California's colossal wildfires this year did more than destroy roughly 10,500 structures. Countless coastal redwoods, hundreds of giant sequoias, and more than a million Joshua trees died. “Losing them changes the identity” of revered expanses of the American West, said one scientist. “It changes our relationship to those places.” The N.Y. Times put a Pulitzer-winning writer on this story about the tragic losses among California's iconic trees.


Republicans in Congress pounced on a report that Rep. Eric Swalwell, of the Bay Area, interacted with a suspected Chinese spy years ago. Rep. Kevin McCarthy, the House Republican leader, called for Swalwell to be removed from his post on the House Intelligence Committee. “He's a national security threat,” he said. Responding, Rep. Nancy Pelosi said of McCarthy: "He’s trying to deflect attention from the fact that he has QAnon in his delegation over there.” Politico


Greg Tarola sat on a curb in Sacramento on Nov. 17.

Andrew Nixon/CapRadio

“You were worth more to life than to die cold on a sidewalk.”

Before falling into hard times, Greg Tarola was a standout baseball player. He had a home, a wife, two sons, and a job in the software industry. On Nov. 20, Tarola was found dead, wrapped in rain-soaked blankets, on a street in Sacramento. The temperature had dropped to 37 degrees. Here's the heartbreaking story of a man who seemed to have everything going for him and the senselessness of the way he died. CapRadio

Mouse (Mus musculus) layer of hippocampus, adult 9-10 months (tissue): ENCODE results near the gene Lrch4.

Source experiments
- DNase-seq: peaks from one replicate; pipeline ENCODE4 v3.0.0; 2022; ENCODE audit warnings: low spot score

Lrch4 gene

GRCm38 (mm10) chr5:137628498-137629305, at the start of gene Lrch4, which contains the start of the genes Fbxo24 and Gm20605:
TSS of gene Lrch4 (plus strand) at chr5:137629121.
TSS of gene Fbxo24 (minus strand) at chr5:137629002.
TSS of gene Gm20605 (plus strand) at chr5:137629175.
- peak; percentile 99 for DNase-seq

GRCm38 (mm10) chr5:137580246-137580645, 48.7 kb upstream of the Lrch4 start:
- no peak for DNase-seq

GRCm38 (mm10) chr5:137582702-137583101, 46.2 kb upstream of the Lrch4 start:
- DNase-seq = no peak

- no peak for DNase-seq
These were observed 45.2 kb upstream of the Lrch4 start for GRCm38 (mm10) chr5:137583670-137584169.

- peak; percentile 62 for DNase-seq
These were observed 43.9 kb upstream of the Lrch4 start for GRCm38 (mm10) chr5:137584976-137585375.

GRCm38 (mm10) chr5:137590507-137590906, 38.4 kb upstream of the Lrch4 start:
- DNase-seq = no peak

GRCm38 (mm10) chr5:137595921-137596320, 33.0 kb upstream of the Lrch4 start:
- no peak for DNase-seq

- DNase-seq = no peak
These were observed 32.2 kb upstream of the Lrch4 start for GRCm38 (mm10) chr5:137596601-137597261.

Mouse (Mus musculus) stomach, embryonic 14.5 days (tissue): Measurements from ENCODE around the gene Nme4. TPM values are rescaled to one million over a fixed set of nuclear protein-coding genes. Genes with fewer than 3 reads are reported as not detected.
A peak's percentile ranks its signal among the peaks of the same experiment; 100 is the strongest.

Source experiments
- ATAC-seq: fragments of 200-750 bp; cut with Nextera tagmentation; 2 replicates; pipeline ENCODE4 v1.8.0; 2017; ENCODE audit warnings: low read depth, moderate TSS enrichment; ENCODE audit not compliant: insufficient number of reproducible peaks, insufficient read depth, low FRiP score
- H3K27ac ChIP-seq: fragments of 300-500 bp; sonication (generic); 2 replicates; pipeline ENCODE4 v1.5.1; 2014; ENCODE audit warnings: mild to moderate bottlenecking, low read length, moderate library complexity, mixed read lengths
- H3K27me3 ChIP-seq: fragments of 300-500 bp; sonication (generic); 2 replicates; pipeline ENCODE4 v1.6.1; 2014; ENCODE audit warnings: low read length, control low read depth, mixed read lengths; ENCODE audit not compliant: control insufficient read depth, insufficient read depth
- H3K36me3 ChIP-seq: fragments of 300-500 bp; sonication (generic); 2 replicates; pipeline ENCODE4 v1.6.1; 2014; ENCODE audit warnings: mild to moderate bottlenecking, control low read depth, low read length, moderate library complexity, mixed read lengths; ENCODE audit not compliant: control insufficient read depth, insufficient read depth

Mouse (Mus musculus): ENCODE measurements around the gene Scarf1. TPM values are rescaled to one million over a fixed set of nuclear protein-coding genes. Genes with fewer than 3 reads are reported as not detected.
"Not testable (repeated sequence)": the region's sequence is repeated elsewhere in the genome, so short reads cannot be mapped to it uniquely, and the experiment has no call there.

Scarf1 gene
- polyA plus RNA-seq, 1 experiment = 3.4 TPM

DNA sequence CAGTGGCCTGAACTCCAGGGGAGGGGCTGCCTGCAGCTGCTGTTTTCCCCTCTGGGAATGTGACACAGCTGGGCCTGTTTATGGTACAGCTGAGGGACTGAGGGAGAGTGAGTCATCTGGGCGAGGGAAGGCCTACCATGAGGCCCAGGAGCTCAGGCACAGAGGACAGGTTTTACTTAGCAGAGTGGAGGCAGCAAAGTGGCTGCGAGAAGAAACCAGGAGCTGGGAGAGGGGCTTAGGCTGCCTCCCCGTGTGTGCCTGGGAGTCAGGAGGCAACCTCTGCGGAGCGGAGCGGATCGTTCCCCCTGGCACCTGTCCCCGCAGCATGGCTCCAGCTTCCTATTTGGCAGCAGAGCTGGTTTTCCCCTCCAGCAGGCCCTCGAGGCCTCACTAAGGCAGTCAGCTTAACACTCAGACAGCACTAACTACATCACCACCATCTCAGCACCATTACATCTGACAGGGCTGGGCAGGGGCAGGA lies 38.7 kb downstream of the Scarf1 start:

On this week's California Sun Podcast, host Jeff Schechtman chats with Tracy L. Chandler, a Los Angeles photographer whose project "Edge Dwellers" focuses on communities living at the margins of California. She talked about the value of slowing down, the intentions we bake into our photos, and how the openness of California fosters artistic creativity.


☝️ Here's what it looks like to jog to the southern tip of the Marin Headlands.

Michael Bauer shared his video of the view from Point Bonita, a finger of land that juts into the strait connecting the Pacific to San Francisco Bay. A lighthouse there has guided ships into the bay since 1855. To arrive there is to feel like you've reached the end of California. YouTube

Bauer has a bunch of other Bay Area trail running clips on Instagram. 👉 @runthefog


In case you missed it


Five items that got big views over the past week:

Half Moon Bay's Mavericks break has been serving up massive waves this week. Here's a great drone's eye view of the action on Tuesday. 👉 YouTube (~3 mins)
In 1963, LIFE magazine sent a photographer to California to spend time with Steve McQueen, whose biggest film roles were still ahead of him. He captured an intimate portrait of the actor who came to define cool. LIFE
A San Jose State professor toured the charred Santa Cruz Mountains late last month and found abundant sprouts of green. See his photos. 👉 @DustinMulvaney
The N.Y. Times created a fantastic tool that depicts your place in line to get a coronavirus vaccine based on your health, your age, and where you live.
For 18 years, Ken Layne worked on the click-bait websites Gawker and Wonkette. Now he does pretty much the exact opposite. His pocket-sized magazine Desert Oracle has become a cult hit. The Guardian

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The California Sun is written by Mike McPhate, a former California correspondent for the New York Times.